In 1987, the FDA approved AZT as the first drug to treat HIV. With only two years between when the drug was identified in the lab and when it was available for doctors to prescribe, it was—and remains—the fastest approval process in the history of the FDA. AZT was widely heralded as a breakthrough. But as the movie The Dallas Buyer’s Club poignantly retells, AZT was not the miracle drug many hoped. Early prescriptions often elicited toxic side-effects and only offered a temporary benefit, as the virus quickly mutated to become resistant to the treatment. (Today, the toxicity problems have been significantly reduced, thanks to lower doses.) AZT remains a shining example of scientific bravura and is still an important tool to slow the infection, but it is far from the cure the world had hoped for.

    In three decades, over 25 highly-potent drugs have been developed and FDA-approved to treat HIV.

    Then, in the mid-1990s, some mathematicians began probing the data. Together with HIV scientists, they suggested that by taking three drugs together, we could avoid the problem of drug resistance. The chance that the virus would have enough mutations to allow it to avoid all drugs at once, they calculated, would simply be too low to worry about. When the first clinical trials of these “drug cocktails” began, both mathematical and laboratory researchers watched the levels of virus drop steadily in patients until they were undetectable. They extrapolated this decline downwards and calculated that, after two to three years of treatment, all traces of the virus should be gone from a patient’s body. When that happened, scientists believed, drugs could be withdrawn, and finally, a cure achieved. But when the time came for the first patients to stop their drugs, the virus again seemed to outwit modern medicine. Within a few weeks of the last pill, virus levels in patients’ blood sprang up to pre-treatment levels—and stayed there.

    In the three decades since, over 25 more highly-potent drugs have been developed and FDA-approved to treat HIV. When two to five of them are combined into a drug cocktail, the mixture can shut down the virus’s replication, prevent the onset of AIDS, and return life expectancy to a normal level. However, patients must continue taking these treatments for their entire lives. Though better than the alternative, drug regimens are still inconvenient and expensive, especially for patients living in the developing world.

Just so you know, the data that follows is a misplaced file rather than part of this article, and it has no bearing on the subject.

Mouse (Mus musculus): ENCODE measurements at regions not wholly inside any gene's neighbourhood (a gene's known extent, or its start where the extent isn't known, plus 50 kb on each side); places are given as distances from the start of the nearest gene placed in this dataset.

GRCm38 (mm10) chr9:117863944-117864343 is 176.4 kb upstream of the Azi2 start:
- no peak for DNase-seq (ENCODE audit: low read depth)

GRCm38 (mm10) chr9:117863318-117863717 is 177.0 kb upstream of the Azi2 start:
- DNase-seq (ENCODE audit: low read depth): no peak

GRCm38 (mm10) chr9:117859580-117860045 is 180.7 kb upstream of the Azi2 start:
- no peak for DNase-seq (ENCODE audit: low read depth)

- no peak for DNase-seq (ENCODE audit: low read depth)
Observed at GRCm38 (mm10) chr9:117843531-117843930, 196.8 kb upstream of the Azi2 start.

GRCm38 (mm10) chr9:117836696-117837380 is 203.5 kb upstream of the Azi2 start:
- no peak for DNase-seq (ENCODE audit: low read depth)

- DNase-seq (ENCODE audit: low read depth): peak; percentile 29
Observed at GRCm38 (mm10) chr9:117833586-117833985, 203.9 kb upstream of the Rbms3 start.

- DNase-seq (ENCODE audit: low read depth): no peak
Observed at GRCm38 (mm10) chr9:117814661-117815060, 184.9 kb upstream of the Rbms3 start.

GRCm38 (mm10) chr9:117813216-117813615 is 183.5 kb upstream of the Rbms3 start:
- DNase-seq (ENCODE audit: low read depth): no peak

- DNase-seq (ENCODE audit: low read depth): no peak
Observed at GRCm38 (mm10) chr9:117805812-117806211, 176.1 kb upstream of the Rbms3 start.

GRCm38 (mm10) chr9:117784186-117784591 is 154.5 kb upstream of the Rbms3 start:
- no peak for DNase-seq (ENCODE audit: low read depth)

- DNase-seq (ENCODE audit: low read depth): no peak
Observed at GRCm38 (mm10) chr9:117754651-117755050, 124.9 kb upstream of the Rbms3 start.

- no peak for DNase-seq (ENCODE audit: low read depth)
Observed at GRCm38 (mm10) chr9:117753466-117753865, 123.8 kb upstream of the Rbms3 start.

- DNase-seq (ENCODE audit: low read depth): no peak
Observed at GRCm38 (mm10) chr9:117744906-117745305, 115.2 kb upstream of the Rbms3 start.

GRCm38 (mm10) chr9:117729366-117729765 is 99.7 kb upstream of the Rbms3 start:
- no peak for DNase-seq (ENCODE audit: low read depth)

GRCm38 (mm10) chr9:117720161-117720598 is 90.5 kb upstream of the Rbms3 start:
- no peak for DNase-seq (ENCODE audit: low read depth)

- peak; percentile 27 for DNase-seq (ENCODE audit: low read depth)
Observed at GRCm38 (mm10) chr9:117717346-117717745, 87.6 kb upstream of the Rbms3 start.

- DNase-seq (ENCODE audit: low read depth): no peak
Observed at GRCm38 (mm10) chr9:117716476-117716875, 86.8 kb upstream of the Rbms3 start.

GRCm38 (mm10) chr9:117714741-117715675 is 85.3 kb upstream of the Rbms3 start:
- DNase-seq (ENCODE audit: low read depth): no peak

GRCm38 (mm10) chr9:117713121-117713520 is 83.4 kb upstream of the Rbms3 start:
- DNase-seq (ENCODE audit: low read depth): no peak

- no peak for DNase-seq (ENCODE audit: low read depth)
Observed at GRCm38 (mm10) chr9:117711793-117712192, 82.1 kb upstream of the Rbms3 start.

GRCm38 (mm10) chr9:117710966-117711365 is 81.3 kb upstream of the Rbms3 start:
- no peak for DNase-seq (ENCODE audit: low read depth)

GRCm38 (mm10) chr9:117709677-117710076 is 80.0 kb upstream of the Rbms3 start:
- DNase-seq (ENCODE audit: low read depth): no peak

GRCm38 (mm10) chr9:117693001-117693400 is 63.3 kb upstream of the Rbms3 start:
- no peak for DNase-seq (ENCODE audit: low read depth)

Given modern medicine’s success in curing other diseases, what makes HIV different? By definition, an infection is cured if treatment can be stopped without the risk of it resurfacing. When you take a week-long course of antibiotics for strep throat, for example, you can rest assured that the infection is on track to be cleared out of your body. But not with HIV.

    A Bad Memory

    The secret to why HIV is so hard to cure lies in a quirk of the type of cell it infects. Our immune system is designed to store information about infections we have had in the past; this property is called “immunologic memory.” That’s why you’re unlikely to be infected with chickenpox a second time or catch a disease you were vaccinated against. When an infection grows in the body, the white blood cells that are best able to fight it multiply repeatedly, perfecting their infection-fighting properties with each new generation. After the infection is cleared, most of these cells will die off, since they are no longer needed. However, to speed the counter-attack if the same infection returns, some white blood cells will transition to a hibernation state. They don’t do much in this state but can live for an extremely long time, thereby storing the “memory” of past infections. If provoked by a recurrence, these dormant cells will reactivate quickly.